The hotly anticipated London upgrade to the ethereum network, which will change how fees work and start to destroy ether coins, is on track to launch on August 4, developers have said.
Named the “London hard fork”, the upgrade has already started to be rolled out on test versions of the ethereum blockchain.
But ethereum developer Tim Beiko confirmed on Wednesday that the upgrade was ready and should hit the main ethereum network, or “mainnet”, on August 4. Beiko said people should expect an official announcement next week.
James Beck, director of content at ethereum development company ConsenSys, told Insider: “Client teams have come to a soft consensus to initiate the London upgrade at block 12,965,000, which is expected around August 4.
He added: “This date is an estimate depending on the number of blocks produced on ethereum between now and then.”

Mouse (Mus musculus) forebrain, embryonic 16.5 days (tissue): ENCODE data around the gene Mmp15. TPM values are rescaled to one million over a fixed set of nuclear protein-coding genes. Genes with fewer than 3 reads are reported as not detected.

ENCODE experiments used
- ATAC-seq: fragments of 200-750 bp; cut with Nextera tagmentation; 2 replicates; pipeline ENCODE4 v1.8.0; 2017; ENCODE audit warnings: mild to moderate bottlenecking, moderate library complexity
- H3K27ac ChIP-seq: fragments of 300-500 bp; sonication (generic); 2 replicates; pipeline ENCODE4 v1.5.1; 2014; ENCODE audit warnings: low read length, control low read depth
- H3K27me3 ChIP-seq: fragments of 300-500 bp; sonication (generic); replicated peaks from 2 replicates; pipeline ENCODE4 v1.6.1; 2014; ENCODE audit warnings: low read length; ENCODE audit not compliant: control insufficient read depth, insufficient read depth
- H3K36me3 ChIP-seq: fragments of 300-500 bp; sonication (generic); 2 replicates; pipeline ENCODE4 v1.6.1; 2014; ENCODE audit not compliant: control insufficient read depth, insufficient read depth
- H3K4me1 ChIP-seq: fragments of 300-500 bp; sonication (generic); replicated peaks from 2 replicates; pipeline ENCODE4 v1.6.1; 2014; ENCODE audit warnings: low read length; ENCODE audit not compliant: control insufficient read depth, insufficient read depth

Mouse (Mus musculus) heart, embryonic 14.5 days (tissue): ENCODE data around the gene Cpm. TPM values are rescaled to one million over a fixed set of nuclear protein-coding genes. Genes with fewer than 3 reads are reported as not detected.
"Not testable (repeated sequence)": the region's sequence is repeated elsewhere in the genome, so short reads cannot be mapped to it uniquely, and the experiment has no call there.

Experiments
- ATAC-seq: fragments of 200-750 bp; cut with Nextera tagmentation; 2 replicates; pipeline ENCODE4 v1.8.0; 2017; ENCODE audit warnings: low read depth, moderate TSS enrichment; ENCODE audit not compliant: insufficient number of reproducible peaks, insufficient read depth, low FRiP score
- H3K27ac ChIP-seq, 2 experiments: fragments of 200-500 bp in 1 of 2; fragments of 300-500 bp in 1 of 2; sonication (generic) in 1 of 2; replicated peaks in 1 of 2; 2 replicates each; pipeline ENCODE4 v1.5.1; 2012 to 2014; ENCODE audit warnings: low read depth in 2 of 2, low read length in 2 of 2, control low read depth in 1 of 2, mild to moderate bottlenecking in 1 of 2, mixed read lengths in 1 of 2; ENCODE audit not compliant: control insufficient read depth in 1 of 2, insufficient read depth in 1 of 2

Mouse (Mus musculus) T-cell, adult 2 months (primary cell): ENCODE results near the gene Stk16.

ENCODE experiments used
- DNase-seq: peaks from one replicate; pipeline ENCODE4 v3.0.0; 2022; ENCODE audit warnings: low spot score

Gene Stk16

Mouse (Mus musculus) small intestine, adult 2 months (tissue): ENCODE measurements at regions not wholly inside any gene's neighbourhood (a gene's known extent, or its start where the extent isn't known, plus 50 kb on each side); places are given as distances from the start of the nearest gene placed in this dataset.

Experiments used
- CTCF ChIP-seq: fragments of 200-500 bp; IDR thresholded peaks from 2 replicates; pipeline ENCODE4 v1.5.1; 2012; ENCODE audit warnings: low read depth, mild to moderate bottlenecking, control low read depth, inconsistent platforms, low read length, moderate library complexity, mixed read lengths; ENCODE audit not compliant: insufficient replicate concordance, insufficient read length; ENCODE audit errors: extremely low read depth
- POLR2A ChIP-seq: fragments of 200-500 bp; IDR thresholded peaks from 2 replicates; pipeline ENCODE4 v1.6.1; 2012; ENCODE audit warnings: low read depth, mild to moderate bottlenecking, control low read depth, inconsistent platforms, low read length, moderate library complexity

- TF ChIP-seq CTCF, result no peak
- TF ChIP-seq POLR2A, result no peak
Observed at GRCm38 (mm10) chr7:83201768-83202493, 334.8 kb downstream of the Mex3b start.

The London hard fork will include a major change to the way transactions fees work on the ethereum blockchain.
Currently, users bid to have their transactions verified by miners. But under the change – technically known as ethereum improvement protocol 1559 – users will pay more predictable fees.
The most exciting part for many ether holders is that some of the so-called gas fee will be “burned” or destroyed after each transaction. It means the burn rate could surpass the rate at which new coins are issued, potentially boosting the price.
Investment bank Saxo said this week that a lower supply of ether could help the world’s second-biggest cryptocurrency challenge bitcoin as a store of value.
The ethereum network is also set to undergo an even bigger overhaul, known as ethereum 2.0.
Under ethereum 2.0, the blockchain will operate on a proof-of-stake system, where it is secured by users putting forward an ether “stake” to gain the right to validate transactions and earn coins.